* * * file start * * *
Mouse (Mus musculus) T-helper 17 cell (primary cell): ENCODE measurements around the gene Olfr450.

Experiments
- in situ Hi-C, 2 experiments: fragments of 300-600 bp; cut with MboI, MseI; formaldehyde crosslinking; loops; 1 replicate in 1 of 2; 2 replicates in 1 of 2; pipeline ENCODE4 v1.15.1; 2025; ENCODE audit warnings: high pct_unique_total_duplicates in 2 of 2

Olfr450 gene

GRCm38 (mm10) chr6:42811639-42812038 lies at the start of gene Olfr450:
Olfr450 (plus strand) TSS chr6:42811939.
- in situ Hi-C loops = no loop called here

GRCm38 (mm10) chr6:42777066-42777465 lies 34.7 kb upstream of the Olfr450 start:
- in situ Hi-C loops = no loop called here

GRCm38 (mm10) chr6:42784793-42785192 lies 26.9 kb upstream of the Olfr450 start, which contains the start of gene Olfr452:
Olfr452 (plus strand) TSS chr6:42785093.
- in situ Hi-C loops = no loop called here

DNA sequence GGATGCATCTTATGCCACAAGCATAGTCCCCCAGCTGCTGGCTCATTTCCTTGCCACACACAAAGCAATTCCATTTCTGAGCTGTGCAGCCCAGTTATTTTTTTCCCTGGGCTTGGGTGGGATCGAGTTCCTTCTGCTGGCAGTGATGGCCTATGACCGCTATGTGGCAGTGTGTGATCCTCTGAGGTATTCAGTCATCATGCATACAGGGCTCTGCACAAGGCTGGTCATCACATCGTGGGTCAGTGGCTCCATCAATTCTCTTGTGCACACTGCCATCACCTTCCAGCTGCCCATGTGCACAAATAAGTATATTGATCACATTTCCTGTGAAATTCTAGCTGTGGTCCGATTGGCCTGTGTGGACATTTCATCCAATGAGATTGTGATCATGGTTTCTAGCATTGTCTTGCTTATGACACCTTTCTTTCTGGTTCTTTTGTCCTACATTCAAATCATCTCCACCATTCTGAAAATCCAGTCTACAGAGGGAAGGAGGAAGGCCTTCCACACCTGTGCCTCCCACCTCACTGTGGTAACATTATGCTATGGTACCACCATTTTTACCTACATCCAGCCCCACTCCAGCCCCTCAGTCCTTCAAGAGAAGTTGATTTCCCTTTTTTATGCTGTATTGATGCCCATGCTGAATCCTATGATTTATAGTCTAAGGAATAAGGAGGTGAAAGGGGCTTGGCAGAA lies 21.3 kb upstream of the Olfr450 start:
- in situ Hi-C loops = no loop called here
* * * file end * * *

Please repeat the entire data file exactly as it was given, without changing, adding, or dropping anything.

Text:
Mouse (Mus musculus) T-helper 17 cell (primary cell): ENCODE measurements around the gene Olfr450.

Experiments
- in situ Hi-C, 2 experiments: fragments of 300-600 bp; cut with MboI, MseI; formaldehyde crosslinking; loops; 1 replicate in 1 of 2; 2 replicates in 1 of 2; pipeline ENCODE4 v1.15.1; 2025; ENCODE audit warnings: high pct_unique_total_duplicates in 2 of 2

Olfr450 gene

GRCm38 (mm10) chr6:42811639-42812038 lies at the start of gene Olfr450:
Olfr450 (plus strand) TSS chr6:42811939.
- in situ Hi-C loops = no loop called here

GRCm38 (mm10) chr6:42777066-42777465 lies 34.7 kb upstream of the Olfr450 start:
- in situ Hi-C loops = no loop called here

GRCm38 (mm10) chr6:42784793-42785192 lies 26.9 kb upstream of the Olfr450 start, which contains the start of gene Olfr452:
Olfr452 (plus strand) TSS chr6:42785093.
- in situ Hi-C loops = no loop called here

DNA sequence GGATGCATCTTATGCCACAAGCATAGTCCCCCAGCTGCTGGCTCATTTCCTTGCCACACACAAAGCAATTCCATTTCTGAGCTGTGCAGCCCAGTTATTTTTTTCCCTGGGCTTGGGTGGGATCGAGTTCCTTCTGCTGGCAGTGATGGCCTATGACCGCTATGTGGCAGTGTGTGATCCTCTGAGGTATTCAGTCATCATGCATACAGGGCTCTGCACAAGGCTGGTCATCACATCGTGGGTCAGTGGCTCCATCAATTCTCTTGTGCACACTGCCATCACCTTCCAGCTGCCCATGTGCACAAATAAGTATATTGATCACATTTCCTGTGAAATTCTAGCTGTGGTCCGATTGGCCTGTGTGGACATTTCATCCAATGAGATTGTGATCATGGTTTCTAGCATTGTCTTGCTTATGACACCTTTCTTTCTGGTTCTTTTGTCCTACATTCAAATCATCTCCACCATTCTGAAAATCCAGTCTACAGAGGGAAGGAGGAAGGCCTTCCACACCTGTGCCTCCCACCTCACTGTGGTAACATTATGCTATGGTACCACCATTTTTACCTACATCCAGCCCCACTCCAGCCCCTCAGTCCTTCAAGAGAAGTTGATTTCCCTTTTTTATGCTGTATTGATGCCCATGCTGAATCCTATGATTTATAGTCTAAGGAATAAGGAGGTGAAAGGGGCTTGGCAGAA lies 21.3 kb upstream of the Olfr450 start:
- in situ Hi-C loops = no loop called here